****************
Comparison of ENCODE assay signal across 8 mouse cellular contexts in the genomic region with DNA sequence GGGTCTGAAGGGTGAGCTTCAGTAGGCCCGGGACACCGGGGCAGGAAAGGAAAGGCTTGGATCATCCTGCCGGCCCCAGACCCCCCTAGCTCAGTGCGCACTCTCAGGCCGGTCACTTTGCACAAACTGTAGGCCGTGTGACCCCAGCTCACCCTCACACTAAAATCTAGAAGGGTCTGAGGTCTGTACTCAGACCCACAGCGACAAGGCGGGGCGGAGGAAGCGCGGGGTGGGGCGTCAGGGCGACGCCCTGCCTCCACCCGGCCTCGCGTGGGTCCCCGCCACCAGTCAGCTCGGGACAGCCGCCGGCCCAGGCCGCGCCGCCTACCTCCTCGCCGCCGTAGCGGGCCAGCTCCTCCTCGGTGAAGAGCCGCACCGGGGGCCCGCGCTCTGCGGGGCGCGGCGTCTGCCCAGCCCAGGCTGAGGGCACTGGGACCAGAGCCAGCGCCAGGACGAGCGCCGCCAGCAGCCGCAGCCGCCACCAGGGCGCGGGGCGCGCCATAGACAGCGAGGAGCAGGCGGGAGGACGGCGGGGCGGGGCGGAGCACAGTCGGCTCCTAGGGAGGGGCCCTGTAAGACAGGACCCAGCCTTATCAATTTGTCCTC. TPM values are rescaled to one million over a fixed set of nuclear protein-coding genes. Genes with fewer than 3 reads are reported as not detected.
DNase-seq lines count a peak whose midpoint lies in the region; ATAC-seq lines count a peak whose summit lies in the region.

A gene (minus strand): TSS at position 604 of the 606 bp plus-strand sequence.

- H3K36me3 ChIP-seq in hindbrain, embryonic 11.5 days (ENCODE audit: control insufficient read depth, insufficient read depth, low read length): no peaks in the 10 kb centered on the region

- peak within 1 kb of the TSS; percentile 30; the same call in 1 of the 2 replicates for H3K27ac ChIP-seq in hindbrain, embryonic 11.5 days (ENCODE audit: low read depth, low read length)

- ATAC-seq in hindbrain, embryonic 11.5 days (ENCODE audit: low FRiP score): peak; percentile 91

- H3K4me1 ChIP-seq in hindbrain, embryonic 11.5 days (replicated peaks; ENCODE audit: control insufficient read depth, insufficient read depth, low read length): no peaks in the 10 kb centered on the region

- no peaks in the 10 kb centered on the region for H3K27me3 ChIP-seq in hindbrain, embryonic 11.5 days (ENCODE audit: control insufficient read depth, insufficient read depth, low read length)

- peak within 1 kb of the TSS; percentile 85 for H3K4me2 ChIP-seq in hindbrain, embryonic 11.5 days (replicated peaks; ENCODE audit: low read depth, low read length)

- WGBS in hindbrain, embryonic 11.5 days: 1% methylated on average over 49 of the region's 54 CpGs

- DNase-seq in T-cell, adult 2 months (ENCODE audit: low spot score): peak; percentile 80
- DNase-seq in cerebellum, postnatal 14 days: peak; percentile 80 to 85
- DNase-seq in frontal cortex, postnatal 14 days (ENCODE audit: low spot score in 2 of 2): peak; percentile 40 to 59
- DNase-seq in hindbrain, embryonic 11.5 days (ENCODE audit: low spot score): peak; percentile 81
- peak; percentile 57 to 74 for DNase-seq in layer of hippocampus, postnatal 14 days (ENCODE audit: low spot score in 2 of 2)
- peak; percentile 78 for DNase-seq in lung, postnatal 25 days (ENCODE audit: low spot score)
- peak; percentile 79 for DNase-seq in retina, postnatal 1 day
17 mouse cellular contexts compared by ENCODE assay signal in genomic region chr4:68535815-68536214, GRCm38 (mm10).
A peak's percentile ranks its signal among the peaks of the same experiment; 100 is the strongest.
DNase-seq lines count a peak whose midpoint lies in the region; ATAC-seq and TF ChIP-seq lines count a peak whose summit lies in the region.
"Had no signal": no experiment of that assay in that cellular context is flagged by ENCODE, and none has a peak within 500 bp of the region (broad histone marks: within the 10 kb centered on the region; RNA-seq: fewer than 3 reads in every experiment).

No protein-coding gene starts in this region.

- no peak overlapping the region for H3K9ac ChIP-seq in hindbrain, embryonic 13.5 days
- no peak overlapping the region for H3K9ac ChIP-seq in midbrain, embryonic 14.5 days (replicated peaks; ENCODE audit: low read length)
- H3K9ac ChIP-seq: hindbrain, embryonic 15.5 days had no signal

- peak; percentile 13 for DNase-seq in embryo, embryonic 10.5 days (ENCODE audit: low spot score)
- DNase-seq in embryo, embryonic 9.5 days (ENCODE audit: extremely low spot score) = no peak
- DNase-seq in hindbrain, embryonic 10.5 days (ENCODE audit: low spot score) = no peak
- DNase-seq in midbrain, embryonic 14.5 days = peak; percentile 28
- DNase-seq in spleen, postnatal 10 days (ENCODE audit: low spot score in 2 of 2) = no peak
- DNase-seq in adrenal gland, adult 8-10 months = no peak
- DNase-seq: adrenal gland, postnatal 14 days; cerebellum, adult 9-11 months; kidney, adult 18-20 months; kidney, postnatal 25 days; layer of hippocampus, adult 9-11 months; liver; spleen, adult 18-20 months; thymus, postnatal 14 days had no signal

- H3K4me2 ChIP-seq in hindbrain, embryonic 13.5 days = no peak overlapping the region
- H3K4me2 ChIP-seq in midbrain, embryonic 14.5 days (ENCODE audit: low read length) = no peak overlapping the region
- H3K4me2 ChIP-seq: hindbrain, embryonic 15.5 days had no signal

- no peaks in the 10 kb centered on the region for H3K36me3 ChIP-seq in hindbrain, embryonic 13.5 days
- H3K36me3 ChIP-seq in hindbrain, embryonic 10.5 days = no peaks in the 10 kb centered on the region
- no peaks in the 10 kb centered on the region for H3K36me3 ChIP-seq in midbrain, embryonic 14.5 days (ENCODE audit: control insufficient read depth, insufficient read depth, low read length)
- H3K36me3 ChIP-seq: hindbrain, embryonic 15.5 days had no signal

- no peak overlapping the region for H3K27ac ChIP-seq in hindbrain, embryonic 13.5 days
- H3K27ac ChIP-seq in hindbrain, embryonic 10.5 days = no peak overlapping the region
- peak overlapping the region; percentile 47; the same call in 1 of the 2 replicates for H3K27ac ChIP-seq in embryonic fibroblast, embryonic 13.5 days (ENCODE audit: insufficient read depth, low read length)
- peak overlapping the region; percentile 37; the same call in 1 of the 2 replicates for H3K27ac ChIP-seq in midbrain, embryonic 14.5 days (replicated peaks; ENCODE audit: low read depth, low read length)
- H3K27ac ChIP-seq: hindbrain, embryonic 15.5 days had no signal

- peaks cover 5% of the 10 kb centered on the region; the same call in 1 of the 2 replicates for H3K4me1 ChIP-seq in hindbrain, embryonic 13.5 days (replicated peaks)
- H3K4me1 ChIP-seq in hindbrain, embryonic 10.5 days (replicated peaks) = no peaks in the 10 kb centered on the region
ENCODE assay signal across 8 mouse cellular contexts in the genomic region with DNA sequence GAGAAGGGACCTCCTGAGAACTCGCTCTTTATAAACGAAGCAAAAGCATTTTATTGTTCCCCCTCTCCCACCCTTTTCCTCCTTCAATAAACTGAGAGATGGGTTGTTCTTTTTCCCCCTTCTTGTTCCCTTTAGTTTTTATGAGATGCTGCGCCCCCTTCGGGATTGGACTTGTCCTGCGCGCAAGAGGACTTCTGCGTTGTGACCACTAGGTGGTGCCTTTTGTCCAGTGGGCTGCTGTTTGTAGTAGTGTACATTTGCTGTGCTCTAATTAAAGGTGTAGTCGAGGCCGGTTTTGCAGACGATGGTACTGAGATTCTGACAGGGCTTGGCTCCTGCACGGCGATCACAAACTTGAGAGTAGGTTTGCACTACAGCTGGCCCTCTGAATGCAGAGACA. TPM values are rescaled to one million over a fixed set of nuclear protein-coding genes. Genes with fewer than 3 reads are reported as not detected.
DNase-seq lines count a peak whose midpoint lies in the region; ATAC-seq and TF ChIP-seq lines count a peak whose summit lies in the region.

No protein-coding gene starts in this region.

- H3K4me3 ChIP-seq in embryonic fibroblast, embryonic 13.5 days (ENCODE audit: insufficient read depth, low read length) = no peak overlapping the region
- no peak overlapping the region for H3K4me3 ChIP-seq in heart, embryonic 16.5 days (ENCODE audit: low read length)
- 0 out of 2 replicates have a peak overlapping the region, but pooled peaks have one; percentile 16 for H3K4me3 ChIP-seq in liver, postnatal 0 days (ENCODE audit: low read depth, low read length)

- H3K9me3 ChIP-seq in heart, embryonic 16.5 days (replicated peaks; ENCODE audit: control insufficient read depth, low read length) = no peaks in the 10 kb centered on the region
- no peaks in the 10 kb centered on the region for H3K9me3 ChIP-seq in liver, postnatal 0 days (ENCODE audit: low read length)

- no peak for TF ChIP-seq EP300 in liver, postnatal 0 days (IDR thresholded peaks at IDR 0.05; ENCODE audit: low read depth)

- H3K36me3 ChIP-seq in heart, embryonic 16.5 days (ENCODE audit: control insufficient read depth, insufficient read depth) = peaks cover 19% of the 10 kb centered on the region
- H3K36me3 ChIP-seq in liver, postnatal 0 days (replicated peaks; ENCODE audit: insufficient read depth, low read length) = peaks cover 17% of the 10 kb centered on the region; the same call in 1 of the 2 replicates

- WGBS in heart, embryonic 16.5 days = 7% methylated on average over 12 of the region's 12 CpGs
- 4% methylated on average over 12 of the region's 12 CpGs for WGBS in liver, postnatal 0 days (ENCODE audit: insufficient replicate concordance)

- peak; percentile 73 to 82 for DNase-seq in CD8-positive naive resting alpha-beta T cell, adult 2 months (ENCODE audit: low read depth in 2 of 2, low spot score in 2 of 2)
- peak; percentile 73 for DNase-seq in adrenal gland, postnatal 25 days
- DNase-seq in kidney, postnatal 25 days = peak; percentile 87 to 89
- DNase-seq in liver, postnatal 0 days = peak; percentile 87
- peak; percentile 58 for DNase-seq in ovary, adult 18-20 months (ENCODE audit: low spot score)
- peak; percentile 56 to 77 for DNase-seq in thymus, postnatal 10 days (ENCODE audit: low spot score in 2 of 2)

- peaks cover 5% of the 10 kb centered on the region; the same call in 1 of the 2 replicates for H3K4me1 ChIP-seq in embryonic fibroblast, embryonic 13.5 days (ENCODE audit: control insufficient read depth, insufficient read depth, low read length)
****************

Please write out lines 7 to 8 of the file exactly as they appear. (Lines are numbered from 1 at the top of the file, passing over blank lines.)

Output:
- H3K4me1 ChIP-seq in hindbrain, embryonic 11.5 days (replicated peaks; ENCODE audit: control insufficient read depth, insufficient read depth, low read length): no peaks in the 10 kb centered on the region

- no peaks in the 10 kb centered on the region for H3K27me3 ChIP-seq in hindbrain, embryonic 11.5 days (ENCODE audit: control insufficient read depth, insufficient read depth, low read length)